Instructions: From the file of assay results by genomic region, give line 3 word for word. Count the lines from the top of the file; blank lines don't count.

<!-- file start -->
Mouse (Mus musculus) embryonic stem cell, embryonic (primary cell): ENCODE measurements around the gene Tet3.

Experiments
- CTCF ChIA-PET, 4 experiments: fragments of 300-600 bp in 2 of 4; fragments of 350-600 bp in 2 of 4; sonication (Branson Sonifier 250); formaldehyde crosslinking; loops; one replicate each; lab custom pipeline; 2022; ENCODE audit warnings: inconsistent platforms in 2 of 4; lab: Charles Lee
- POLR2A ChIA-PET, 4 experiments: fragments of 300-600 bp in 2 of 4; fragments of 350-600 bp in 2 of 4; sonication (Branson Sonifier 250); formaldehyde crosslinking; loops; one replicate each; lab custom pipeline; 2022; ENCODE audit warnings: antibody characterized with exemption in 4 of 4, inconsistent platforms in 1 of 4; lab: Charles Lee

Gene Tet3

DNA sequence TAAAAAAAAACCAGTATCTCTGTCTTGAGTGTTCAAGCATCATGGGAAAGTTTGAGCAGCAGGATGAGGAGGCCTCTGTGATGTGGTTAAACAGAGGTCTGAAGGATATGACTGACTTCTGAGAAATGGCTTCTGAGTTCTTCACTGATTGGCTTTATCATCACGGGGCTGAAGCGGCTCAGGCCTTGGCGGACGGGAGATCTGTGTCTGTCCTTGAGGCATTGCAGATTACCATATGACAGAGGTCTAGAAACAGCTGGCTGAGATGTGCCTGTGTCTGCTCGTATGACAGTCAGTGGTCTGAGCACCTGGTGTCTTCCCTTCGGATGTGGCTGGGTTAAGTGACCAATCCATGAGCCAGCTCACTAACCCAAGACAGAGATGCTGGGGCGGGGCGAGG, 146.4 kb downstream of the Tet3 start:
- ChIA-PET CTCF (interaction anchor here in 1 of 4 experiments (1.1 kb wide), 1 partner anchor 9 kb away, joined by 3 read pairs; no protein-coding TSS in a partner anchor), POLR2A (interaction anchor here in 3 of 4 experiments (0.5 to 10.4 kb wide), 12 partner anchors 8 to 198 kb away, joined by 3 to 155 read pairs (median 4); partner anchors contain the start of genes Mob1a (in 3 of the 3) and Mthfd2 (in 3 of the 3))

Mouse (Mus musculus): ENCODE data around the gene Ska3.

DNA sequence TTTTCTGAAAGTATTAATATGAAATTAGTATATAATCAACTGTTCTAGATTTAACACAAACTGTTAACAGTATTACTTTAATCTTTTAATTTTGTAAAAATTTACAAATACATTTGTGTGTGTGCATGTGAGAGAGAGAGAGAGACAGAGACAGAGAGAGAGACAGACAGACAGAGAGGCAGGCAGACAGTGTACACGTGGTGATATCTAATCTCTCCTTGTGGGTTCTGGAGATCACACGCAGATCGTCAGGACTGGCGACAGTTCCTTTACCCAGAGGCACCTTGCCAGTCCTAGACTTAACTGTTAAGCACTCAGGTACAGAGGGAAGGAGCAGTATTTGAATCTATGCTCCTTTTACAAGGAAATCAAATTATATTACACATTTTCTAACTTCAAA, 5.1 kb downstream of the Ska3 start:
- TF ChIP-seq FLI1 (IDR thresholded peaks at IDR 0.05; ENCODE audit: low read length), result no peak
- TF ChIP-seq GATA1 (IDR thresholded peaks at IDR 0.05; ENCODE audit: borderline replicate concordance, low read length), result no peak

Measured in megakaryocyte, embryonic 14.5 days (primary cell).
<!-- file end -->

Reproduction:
- CTCF ChIA-PET, 4 experiments: fragments of 300-600 bp in 2 of 4; fragments of 350-600 bp in 2 of 4; sonication (Branson Sonifier 250); formaldehyde crosslinking; loops; one replicate each; lab custom pipeline; 2022; ENCODE audit warnings: inconsistent platforms in 2 of 4; lab: Charles Lee